How to keep dust out of your engine
Touring more often than not involves travelling dusty dirt roads, but with these tips, we may just be able to save your pride and joy from getting a gutful of dust. Here’s everything you need to know about how to keep dust out of your engine.
Believe in global warming or not, there’s no arguing we see a lot more areas in drought. Combine that with our love of touring the outback of our magic country, and all of a sudden, we’re starting to see more than a few engines impacted by dust ingress.
Don’t get us wrong, there are a few four-wheel-drive manufacturers that have had hassles with their airbox not sealing the way it should, but there are ways that you can help keep dust out of the heart of your rig. Let’s have a look at a few of the issues and solutions you can undertake to help keep you rolling.
WHY DOES DUST CAUSE DAMAGE?
Beyond just the thoughts of ‘dust is bad’, we thought we should kick this yarn off with what exactly dust ingress into your engine does. As most will know, air is drawn into our engines, either by the vacuum of a piston heading south in the block, or being forced into the cylinder by way of a turbocharger. As you would expect, tolerances of the pistons and rings against the cylinder walls are minute. Same too, for the blades of the turbochargers spinning upwards of 130,000 revolutions per minute.
For our engines to work efficiently, everything needs to work as closely with the other components as possible. Where dust ingress upsets things, is when it comes into the engine via your intake, and instead of just air compressing and moving against components, we have dust, sand and dirt rubbing on things they shouldn’t.
It can take just a single particle of dirt, sand or dust to score the bores within the engine block, and suddenly things don’t seal as well as they did. This will then cause a snowballing effect, with lower compression within the engine, and the possibility of rings grabbing, and foreign particles getting pushed around the engine. None of which is good for the heart of our four-wheel drives.
Luckily, we have these consumable parts called air-cleaners. Not just an apt name, they capture any foreign particles that are sucked into the intake and allow only clean air to pass into the engine itself. Sounds good right? The concern is that there have been some design issues recently that have seen foreign particles get past the air cleaners, and sucked into the engine, often causing the failure of engine components.
One of the more prominent names with dust ingress issues at the moment is Toyota.
TOYOTA’S DUST-GATE ISSUES
Don’t get me wrong; this isn’t a shot at Toyota. I’ve got an old 80 Series LandCruiser in the driveway now, that I love dearly. But something that has caused a lot of concern in the four-wheel driving world is the ongoing issues with dust being allowed past the air-filter on new Toyotas.
Specifically, the HiLux model has gone from the old round style air-filter to a panel filter. Those with older four-wheel drives would remember the rather solid cylinder style filter, that was made from steel and a filter element, and you could tighten them down hard onto the rubber seals in the airbox. In the interests of saving costs at manufacturing and servicing, many manufacturers have opted to go with panel-style filters. These are more like your average cars airbox than a four-wheel drive.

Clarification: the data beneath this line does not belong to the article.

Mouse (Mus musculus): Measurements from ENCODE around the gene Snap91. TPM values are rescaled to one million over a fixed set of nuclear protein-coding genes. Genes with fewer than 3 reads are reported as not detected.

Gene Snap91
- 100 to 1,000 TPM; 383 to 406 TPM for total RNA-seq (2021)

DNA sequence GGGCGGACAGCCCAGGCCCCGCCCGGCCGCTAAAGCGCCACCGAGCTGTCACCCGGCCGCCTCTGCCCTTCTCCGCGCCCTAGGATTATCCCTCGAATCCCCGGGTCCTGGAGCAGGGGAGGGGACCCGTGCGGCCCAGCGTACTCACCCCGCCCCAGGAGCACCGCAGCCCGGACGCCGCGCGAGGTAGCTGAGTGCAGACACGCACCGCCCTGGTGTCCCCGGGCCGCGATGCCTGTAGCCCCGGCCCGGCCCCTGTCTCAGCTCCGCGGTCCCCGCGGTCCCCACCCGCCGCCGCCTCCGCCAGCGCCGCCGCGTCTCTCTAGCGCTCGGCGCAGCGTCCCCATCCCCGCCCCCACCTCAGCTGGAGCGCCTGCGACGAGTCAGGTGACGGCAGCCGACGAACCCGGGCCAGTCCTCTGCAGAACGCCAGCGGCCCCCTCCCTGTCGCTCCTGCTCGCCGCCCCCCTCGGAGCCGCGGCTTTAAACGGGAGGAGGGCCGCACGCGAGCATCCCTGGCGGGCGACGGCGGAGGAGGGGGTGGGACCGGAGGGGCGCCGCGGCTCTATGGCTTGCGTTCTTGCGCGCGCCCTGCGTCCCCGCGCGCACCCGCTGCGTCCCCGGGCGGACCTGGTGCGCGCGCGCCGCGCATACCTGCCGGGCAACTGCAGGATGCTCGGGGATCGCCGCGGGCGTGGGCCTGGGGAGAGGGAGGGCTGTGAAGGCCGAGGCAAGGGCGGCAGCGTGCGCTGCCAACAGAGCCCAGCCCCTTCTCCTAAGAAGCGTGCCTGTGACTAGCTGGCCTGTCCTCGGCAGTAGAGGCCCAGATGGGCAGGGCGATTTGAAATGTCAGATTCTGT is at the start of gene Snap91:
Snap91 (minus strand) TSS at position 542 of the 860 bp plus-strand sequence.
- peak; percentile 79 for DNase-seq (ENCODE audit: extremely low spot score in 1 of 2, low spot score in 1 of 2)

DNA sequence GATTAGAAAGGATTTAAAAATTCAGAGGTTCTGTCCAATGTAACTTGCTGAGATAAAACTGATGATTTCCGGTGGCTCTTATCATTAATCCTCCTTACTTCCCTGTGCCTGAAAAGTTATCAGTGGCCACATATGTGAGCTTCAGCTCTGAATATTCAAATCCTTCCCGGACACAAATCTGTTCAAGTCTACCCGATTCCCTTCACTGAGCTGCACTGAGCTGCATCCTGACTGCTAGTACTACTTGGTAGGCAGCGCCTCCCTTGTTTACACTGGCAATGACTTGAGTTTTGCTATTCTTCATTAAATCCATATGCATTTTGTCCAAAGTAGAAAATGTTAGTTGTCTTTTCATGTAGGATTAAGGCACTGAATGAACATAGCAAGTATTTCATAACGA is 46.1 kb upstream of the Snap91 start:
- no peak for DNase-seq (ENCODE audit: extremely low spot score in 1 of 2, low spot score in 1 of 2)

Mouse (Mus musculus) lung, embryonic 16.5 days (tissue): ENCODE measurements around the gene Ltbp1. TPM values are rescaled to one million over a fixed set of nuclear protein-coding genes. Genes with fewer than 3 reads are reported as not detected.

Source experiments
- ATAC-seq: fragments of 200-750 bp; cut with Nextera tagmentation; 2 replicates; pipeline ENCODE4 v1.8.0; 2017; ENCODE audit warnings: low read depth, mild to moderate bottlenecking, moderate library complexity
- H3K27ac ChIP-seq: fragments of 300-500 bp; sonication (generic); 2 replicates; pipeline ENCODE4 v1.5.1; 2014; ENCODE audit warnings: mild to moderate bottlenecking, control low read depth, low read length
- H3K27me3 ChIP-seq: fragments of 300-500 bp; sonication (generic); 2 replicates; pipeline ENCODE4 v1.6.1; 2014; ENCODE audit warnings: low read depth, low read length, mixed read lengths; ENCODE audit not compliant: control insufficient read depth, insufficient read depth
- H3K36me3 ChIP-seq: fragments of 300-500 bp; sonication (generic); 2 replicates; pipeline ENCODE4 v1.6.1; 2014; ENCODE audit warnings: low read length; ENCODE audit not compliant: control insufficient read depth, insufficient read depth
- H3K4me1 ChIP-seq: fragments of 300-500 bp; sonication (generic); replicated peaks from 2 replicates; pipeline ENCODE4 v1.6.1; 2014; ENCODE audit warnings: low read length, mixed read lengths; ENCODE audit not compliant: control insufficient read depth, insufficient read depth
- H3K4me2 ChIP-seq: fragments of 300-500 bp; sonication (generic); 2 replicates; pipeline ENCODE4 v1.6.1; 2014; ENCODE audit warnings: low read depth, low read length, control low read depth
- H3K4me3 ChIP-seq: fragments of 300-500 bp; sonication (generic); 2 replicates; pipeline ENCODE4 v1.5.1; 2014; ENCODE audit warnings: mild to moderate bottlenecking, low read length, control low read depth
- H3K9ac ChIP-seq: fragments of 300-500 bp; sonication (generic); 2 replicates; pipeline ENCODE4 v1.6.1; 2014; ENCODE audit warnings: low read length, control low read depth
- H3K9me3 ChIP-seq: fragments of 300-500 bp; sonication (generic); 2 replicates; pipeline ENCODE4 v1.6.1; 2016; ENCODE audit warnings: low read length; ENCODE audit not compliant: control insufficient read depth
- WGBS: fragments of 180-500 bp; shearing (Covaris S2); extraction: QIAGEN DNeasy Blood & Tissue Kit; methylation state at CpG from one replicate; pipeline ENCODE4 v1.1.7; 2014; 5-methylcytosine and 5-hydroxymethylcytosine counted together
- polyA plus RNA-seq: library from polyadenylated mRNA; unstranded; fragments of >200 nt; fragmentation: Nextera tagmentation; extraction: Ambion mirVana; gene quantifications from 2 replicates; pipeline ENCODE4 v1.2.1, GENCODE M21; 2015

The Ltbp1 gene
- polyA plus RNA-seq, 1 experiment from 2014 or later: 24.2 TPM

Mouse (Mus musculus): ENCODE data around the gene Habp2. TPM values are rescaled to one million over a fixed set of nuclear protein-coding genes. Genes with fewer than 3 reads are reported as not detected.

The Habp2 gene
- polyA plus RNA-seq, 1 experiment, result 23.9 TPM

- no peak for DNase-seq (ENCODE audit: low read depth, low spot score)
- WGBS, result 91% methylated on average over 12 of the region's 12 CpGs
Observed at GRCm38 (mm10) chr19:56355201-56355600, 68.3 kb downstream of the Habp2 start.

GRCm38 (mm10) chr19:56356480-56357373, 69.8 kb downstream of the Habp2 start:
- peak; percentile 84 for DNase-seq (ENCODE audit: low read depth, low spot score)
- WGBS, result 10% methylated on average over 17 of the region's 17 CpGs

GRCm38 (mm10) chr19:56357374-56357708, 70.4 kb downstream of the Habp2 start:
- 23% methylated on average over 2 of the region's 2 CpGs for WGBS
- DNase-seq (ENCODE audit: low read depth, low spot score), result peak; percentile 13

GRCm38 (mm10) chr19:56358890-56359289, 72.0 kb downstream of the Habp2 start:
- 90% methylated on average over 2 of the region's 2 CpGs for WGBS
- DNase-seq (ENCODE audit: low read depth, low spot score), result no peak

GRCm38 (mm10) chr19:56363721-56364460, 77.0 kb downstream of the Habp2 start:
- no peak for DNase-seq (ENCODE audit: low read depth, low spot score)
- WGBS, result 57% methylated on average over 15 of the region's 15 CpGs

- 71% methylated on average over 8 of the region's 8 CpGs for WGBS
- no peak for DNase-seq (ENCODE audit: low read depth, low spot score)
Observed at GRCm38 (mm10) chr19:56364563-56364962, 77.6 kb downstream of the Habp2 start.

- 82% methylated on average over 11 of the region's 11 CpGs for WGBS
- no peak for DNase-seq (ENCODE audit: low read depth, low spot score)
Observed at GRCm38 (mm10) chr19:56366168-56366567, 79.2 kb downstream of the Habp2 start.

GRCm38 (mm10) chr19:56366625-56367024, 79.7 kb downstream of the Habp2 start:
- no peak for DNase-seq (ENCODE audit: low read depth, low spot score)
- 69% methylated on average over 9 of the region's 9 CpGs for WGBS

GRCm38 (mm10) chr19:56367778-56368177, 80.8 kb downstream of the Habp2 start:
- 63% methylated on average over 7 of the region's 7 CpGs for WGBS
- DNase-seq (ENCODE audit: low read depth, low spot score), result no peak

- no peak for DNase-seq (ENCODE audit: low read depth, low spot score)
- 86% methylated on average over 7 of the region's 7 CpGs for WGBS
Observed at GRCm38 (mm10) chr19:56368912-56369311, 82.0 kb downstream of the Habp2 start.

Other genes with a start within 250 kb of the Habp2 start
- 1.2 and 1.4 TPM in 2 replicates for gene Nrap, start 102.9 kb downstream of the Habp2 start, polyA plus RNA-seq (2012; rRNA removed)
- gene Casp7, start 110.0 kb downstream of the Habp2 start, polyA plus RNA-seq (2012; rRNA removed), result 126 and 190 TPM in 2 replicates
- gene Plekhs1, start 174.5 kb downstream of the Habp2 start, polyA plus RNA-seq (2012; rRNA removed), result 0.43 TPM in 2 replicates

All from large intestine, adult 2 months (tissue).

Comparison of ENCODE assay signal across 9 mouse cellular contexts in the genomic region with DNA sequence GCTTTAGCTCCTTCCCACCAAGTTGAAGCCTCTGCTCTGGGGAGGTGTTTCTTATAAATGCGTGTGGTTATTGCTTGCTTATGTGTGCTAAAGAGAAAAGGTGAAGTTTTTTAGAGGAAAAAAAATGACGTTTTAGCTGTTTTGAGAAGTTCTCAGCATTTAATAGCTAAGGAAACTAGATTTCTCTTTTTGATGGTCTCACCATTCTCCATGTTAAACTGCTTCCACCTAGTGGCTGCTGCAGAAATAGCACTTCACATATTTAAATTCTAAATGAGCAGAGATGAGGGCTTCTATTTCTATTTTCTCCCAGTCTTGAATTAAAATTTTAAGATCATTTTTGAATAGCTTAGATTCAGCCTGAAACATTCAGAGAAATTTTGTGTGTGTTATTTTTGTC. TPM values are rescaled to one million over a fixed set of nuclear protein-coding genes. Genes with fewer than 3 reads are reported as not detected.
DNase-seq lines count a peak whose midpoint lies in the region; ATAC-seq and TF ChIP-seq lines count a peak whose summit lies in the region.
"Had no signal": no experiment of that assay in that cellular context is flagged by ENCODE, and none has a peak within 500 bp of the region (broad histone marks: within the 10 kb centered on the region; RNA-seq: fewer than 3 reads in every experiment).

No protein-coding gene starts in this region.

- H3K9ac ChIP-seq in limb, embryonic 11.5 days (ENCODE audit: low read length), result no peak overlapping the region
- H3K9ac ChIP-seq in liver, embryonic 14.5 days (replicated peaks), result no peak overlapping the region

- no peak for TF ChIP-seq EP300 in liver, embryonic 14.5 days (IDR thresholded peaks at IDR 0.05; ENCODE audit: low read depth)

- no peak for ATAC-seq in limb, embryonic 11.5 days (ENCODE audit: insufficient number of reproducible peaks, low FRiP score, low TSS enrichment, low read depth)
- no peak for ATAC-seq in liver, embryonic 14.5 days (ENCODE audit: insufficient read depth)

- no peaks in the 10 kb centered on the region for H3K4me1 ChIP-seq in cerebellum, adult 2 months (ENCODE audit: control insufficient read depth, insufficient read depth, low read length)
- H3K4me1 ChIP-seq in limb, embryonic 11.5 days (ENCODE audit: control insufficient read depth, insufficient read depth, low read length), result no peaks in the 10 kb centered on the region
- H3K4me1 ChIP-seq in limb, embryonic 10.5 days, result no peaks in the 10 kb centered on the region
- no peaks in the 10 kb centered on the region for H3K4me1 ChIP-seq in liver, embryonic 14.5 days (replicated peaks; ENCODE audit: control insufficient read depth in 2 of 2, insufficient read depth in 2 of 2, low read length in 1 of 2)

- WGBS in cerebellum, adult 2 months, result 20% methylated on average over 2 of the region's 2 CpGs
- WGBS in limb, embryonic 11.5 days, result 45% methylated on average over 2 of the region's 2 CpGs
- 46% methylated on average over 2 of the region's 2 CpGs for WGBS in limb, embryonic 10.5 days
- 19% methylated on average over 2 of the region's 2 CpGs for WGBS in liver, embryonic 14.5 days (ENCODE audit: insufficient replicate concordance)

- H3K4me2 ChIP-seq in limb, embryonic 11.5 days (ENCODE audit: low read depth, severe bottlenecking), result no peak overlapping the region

Sure, they’re cheaper and easier to change, but they lack the sealing qualities of the old round filters. There is much more surface area to clamp down on and any slight deformity in the rubber surround of the filter, and there’s a good chance dust will get past.
This was experienced when we took a couple of Hilux’s into the desert to road test them and had two of them go into limp mode. It turned out, the MAF (Mass-Air-Flow) sensor got coated in dust and couldn’t read the pressures correctly. After a chat with Toyota we were told to remove the sensor (on the engine side of the air filter), blow it out with compressed air, and it should be fine. True to their word, it was fine… at least for a while until it did it again a couple hundred kilometres down the road.
Toyota’s fix for this issue was to add ‘blowing dust out of the MAF sensor’ to the scheduled servicing book. They’re still ‘looking at having the filter system fixed’ at time of writing, however, have also stated that dust of this size ‘won’t cause adverse issues within the engine’. Time will tell.
Ways to minimise dust ingress
There are a few ways to help minimise dust ingress into your four-wheel drive, and save your engine from being dusted. First off the bat is the easiest one; don’t travel too close in convoy on dirt. You’d be surprised how often I see folks in convoy on dusty roads sitting right behind the 4X4 in front. Ease off a little, give them some room, and even aside from the dust issues, it’s a lot safer. You can see more of the road ahead, and what’s coming up, whether it be washouts, floodways, or the odd water buffalo.
Next is to get a snorkel and pre-filter. The snorkel or ‘raised air intake’ on your four-wheel drive gets the intake just that much higher, and if there’s a decent crosswind, will assist in getting clean air into your intake. Take this up a notch, and you can run a pre-filter over your snorkel head. Unifilter make a bunch of options for the standard ram-heads, and also 4-inch covers for those who have stainless snorkels. Aside from filtering out the bigger stuff, they will also catch a fair whack of the smaller dust before it even gets to your airbox. Just remember to clean it out often.
Lastly, only ever use quality air filters. The moulding of the rubber skirts is just as crucial as the filter element itself. Get a cheap ‘eBay’ special, and chances are the filter won’t fully seal in the airbox, not to mention the filter elements are generally junk and let particles the size of the Titanic through.